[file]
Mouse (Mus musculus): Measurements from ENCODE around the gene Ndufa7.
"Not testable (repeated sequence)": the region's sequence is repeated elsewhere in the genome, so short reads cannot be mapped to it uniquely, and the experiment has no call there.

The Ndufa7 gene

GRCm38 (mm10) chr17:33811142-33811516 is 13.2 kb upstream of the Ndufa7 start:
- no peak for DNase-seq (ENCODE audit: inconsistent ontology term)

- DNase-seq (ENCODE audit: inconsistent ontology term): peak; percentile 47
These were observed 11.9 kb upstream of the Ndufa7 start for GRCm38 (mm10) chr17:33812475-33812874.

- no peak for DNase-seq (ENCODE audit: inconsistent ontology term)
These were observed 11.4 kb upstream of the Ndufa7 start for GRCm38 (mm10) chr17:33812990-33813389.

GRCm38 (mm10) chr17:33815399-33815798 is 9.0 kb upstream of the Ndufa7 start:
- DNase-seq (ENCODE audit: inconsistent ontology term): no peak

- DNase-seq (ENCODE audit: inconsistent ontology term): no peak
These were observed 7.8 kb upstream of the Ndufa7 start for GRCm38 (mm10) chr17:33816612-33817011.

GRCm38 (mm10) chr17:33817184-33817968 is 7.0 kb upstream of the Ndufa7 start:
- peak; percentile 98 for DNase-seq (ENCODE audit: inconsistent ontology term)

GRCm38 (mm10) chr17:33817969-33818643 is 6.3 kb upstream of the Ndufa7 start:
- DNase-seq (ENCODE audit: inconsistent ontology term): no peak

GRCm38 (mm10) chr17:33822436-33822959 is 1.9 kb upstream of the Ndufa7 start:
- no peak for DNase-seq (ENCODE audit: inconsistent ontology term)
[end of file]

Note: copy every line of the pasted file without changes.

Mouse (Mus musculus): Measurements from ENCODE around the gene Ndufa7.
"Not testable (repeated sequence)": the region's sequence is repeated elsewhere in the genome, so short reads cannot be mapped to it uniquely, and the experiment has no call there.

The Ndufa7 gene

GRCm38 (mm10) chr17:33811142-33811516 is 13.2 kb upstream of the Ndufa7 start:
- no peak for DNase-seq (ENCODE audit: inconsistent ontology term)

- DNase-seq (ENCODE audit: inconsistent ontology term): peak; percentile 47
These were observed 11.9 kb upstream of the Ndufa7 start for GRCm38 (mm10) chr17:33812475-33812874.

- no peak for DNase-seq (ENCODE audit: inconsistent ontology term)
These were observed 11.4 kb upstream of the Ndufa7 start for GRCm38 (mm10) chr17:33812990-33813389.

GRCm38 (mm10) chr17:33815399-33815798 is 9.0 kb upstream of the Ndufa7 start:
- DNase-seq (ENCODE audit: inconsistent ontology term): no peak

- DNase-seq (ENCODE audit: inconsistent ontology term): no peak
These were observed 7.8 kb upstream of the Ndufa7 start for GRCm38 (mm10) chr17:33816612-33817011.

GRCm38 (mm10) chr17:33817184-33817968 is 7.0 kb upstream of the Ndufa7 start:
- peak; percentile 98 for DNase-seq (ENCODE audit: inconsistent ontology term)

GRCm38 (mm10) chr17:33817969-33818643 is 6.3 kb upstream of the Ndufa7 start:
- DNase-seq (ENCODE audit: inconsistent ontology term): no peak

GRCm38 (mm10) chr17:33822436-33822959 is 1.9 kb upstream of the Ndufa7 start:
- no peak for DNase-seq (ENCODE audit: inconsistent ontology term)